Table 1 - Item 2

Demo 3 - Dynamic formulas. Changing probabilities at runtime.

Catching the PreResultEvaluation and modifying parameters before a result is calculated. For this demo, the class MyItem has been derived to MyItemDemo3. This class will override the OnPreResultEvaluation method from the RDSObject base class and dynamically modify the probability based on a simple formula: With every result requested, our probability increases by 5% until we get hit. When we are hit, the probability is reset to the default of 1.

MyItemDemo3 will set its own probability in the constructor based on the parameter "dynamic", then overrides two events (the Pre and the Hit) to control the probability and makes an output when hit.

If the item is dynamic, it starts with a probability of 1, otherwise with 100. This is for the demo to show you the increase of the probability until the item finally gets hit.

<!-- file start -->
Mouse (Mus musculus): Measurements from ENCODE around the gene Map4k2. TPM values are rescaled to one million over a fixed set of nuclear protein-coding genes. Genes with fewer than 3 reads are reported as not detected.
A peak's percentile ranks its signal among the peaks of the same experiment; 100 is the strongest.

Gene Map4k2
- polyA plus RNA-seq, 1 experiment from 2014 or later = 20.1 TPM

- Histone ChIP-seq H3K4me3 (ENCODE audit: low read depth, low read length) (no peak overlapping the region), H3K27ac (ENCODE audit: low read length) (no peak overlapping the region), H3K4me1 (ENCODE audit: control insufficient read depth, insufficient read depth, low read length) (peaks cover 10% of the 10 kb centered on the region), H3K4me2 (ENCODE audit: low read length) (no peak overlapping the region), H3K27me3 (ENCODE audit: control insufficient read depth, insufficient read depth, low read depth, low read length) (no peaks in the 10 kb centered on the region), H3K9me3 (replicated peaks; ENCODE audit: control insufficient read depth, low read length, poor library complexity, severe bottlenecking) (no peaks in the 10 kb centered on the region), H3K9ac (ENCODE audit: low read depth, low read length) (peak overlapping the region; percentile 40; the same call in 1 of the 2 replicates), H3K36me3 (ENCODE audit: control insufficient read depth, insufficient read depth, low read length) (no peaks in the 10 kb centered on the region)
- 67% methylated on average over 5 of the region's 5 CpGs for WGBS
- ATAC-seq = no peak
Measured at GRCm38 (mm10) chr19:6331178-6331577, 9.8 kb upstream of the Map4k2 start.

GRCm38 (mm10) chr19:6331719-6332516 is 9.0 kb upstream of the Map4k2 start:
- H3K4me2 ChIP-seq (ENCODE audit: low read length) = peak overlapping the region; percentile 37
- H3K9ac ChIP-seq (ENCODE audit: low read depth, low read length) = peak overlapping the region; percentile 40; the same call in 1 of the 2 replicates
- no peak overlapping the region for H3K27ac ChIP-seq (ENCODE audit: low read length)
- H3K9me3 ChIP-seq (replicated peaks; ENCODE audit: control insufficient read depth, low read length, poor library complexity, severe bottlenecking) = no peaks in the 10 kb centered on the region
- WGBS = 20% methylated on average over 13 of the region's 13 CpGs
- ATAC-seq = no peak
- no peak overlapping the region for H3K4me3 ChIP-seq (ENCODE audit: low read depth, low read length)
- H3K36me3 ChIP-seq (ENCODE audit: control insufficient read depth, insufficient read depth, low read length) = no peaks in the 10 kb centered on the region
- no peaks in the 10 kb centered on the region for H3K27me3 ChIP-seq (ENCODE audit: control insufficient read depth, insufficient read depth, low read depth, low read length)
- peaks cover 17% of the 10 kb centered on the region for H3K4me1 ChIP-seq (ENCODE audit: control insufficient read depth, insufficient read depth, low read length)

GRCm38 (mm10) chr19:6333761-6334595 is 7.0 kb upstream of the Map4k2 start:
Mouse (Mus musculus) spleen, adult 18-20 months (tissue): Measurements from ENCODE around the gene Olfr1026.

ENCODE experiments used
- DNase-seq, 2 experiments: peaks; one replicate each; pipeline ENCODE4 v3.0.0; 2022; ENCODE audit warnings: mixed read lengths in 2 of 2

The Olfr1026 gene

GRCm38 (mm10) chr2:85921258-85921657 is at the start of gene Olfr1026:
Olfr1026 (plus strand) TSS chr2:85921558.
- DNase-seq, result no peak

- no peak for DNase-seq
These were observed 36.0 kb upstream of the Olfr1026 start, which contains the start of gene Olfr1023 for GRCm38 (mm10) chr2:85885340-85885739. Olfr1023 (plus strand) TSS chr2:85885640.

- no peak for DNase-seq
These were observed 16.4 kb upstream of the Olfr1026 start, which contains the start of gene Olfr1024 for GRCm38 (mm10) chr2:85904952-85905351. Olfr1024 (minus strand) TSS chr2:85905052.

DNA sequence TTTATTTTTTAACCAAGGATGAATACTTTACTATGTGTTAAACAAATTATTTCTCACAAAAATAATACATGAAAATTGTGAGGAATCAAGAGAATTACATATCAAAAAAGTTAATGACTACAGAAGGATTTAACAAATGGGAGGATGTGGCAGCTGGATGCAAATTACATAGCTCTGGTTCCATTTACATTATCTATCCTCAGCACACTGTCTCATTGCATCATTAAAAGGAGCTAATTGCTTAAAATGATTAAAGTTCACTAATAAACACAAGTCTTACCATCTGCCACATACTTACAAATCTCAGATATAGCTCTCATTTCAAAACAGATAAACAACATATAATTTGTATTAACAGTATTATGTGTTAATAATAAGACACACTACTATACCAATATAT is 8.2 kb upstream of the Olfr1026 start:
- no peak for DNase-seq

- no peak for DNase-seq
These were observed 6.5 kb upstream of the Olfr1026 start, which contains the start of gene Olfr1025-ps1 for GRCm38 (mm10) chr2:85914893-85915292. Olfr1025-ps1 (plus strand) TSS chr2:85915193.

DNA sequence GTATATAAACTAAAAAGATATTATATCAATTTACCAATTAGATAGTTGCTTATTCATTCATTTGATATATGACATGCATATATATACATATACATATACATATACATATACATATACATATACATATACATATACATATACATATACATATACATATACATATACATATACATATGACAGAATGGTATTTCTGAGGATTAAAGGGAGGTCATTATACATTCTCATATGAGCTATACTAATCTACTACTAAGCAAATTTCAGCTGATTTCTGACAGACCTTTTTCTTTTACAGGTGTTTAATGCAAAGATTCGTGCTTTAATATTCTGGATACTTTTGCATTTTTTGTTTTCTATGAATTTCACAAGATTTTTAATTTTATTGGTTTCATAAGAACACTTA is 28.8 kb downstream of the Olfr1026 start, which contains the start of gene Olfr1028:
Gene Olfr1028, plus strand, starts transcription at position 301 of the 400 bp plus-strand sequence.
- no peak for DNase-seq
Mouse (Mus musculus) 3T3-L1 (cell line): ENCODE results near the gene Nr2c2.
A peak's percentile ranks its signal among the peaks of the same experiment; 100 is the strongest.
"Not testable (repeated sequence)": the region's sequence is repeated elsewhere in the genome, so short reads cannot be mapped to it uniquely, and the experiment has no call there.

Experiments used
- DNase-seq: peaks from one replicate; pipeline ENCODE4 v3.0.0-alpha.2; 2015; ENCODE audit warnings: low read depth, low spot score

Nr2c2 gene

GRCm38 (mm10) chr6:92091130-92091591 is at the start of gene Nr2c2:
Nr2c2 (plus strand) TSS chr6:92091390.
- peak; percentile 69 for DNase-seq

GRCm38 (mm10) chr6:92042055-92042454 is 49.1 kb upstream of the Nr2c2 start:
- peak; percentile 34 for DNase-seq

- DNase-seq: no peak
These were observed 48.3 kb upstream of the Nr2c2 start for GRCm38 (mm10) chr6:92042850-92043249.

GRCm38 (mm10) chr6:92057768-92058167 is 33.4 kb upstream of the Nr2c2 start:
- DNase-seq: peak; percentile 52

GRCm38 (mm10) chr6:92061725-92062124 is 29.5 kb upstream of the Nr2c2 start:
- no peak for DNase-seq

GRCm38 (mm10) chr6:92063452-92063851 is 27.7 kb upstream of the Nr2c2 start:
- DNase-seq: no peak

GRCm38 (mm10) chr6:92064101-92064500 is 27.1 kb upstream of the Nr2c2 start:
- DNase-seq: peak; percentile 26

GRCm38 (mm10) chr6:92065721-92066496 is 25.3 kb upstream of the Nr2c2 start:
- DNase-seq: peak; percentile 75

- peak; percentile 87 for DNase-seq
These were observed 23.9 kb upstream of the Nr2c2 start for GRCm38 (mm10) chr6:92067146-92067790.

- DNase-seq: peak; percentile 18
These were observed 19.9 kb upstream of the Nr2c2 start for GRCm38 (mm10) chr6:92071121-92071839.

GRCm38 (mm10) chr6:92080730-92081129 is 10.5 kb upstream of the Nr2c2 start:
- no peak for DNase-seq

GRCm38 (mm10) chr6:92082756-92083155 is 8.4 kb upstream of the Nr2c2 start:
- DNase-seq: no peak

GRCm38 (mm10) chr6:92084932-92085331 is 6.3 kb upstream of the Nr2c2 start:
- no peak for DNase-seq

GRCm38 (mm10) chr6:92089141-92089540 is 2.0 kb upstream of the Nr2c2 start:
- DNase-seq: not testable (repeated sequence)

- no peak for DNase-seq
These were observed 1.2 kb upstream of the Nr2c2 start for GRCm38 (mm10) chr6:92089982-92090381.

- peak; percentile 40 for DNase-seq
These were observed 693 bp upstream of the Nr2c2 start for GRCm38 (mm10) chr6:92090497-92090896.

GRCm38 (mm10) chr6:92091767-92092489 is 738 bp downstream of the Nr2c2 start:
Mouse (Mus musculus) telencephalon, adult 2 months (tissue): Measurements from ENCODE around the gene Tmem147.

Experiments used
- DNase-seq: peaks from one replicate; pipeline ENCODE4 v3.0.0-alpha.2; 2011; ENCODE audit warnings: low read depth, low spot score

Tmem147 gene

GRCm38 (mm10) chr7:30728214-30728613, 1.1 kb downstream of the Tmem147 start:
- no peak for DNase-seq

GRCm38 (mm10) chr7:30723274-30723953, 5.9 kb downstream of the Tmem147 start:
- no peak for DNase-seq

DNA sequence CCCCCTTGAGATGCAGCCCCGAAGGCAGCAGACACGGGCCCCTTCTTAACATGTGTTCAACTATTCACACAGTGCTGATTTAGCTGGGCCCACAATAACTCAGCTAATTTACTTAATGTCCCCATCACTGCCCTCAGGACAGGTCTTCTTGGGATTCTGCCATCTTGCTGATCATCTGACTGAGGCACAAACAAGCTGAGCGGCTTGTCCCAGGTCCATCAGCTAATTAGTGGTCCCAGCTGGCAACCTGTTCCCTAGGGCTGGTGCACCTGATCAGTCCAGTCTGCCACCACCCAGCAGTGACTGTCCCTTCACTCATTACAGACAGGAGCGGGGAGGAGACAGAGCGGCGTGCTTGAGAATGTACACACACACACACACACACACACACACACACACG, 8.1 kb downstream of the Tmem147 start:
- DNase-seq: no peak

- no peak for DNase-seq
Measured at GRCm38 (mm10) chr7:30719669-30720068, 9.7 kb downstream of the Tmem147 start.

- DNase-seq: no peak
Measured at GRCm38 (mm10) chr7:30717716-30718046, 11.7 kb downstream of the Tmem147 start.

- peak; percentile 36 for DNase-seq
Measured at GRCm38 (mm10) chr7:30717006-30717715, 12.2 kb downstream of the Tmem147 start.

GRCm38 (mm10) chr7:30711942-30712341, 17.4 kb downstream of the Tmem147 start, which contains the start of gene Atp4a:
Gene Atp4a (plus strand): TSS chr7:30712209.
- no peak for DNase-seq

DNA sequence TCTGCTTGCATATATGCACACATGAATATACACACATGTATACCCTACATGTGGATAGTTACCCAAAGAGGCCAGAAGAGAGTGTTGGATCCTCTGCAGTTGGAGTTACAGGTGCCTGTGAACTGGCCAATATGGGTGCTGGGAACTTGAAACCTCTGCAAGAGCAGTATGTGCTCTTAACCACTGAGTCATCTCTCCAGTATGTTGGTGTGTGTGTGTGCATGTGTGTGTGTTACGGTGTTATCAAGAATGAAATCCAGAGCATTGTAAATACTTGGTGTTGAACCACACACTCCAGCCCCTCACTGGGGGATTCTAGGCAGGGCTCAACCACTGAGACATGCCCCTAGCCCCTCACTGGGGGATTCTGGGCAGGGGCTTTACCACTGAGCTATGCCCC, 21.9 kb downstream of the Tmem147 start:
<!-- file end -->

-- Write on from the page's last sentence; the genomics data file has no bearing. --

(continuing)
public class MyItemDemo3 : MyItem
{
 public MyItemDemo3(string name, bool isdynamic)
  : base(name)
 {
  mdynamic = isdynamic;
  rdsProbability = (mdynamic ? 1 : 100);
 }
 private bool mdynamic = false;
 public override void OnRDSPreResultEvaluation(EventArgs e)
 {
  // My probability increases by 5% with every query until i get hit...
  if (mdynamic)
  {
   rdsProbability *= 1.05;
  }
 }
 public override void OnRDSHit(EventArgs e)
 {
  // i am hit! Reset to default probability
  if (mdynamic)
  {
   rdsProbability = 1;
   Console.WriteLine("Dynamic hit! Reset probability to 1");
  }
 }
...
...
...

The running code for this demo looks like this: We set up a simple table with 5 items, one of them being the dynamic one. Then we loop through the results until the dynamic item gets hit: